Philippines, Vietnam condemn China's fishing law
China’s assertiveness in pressing its claims in the waters has are unnerved its smaller neighbours and created a potential military flashpoint
The Philippines and Vietnam have condemned a new Chinese regulation that requires foreign fishermen to seek Beijing's approval to operate in much of the South China Sea. But China's Foreign Ministry insisted it was within its rights.
Beijing's assertiveness in pressing its claims to the waters, which are believed to have seabed gas and oil deposits, has unnerved its neighbours and created a potential military flashpoint. Anger is acute in the Philippines and Vietnam, which believe they have claims on waters off their shores.
The Philippine Department of Foreign Affairs said in a statement on Friday that the new Chinese regulation "escalates tensions, unnecessarily complicates the situation in the South China Sea, and threatens the peace and stability of the region".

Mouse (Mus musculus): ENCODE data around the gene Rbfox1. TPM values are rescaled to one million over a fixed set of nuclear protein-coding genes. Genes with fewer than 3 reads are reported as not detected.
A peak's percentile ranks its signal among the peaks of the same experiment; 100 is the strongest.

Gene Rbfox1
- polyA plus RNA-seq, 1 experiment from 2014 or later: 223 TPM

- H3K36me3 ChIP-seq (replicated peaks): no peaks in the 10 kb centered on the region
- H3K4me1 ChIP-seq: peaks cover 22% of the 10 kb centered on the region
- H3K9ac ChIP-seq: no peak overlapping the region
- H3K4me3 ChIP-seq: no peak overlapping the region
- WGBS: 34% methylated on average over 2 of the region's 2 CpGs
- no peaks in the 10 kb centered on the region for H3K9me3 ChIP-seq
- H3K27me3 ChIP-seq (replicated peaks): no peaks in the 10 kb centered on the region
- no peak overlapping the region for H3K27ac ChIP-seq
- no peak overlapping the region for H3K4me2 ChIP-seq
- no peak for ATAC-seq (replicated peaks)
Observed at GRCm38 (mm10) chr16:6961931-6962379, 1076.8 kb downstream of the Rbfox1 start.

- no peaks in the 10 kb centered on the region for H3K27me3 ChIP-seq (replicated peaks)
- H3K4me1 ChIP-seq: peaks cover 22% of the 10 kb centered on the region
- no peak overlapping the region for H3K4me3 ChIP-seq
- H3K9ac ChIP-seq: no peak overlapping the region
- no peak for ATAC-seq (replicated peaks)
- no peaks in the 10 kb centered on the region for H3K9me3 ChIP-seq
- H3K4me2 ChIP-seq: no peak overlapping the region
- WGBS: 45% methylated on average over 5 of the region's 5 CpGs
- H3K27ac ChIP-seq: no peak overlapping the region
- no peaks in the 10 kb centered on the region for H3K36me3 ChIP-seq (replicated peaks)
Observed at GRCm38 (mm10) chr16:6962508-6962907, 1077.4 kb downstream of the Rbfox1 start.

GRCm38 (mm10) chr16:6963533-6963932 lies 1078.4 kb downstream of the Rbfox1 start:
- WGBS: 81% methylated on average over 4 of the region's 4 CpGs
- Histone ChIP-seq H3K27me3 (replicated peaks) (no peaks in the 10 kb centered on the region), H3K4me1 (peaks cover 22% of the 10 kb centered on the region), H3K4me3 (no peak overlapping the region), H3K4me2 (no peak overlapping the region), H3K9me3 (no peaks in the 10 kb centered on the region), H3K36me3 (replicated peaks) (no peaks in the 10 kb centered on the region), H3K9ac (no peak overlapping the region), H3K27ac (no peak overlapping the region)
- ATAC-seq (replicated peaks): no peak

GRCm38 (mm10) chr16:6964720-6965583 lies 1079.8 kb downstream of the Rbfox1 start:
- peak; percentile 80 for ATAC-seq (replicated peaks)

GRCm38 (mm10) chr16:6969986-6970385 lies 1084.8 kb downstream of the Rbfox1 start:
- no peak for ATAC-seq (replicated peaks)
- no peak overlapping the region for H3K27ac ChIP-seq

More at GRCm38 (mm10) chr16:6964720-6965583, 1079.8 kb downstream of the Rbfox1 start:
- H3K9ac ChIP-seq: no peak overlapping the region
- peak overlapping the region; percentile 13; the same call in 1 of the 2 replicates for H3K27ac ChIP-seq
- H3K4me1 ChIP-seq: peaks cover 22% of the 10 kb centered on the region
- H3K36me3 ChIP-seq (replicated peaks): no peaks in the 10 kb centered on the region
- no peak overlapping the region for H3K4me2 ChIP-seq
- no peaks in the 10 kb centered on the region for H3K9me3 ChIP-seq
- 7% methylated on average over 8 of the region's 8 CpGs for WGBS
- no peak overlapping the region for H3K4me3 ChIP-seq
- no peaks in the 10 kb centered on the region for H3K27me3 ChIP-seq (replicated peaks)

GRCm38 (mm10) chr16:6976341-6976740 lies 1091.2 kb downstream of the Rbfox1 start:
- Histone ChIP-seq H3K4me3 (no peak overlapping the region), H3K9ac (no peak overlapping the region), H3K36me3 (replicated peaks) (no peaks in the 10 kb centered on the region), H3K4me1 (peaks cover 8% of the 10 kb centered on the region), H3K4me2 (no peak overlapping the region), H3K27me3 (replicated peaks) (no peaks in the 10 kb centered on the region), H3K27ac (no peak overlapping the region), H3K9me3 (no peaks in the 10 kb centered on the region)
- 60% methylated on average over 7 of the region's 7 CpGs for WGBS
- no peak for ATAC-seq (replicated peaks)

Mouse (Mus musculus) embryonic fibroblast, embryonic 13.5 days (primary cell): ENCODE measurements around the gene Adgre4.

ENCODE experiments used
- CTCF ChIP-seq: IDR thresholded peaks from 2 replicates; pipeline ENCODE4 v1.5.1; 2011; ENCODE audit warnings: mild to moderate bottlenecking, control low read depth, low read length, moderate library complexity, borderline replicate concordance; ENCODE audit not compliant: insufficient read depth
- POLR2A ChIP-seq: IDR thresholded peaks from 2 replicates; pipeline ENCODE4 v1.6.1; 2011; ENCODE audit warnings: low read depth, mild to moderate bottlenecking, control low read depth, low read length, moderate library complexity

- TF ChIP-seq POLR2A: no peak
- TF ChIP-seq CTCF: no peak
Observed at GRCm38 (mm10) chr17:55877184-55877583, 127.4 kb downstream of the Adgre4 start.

Vietnamese Foreign Ministry spokesman Luong Thanh Nghi said the law and other moves by China in recent months were "illegal and invalid" and violated Vietnam's sovereignty.
"Vietnam demands that China abolish the above said erroneous acts, and practically contribute to the maintenance of peace and stability in the region," he said.
Chinese Foreign Ministry spokeswoman Hua Chunying said on Friday that there was no change to existing regulations, only a technical amendment. "There is no need at all to reinforce China's long-standing and clear claim of rights and interests over the South China Sea by passing a local regulation," Hua said. "There is nothing wrong with the law and the regulation," she added. "It is because those who read into the law adopted a wrong mindset."
The Philippines said it asked China for clarification. It said the regulation, which took effect this month, reinforced China's territorial claims and violated international law, particularly the UN Convention on the Law of the Sea. It said the rule was contrary to a 2002 declaration that China signed with the 10-member Association of the Southeast Asian Nations, to refrain from changing the status quo.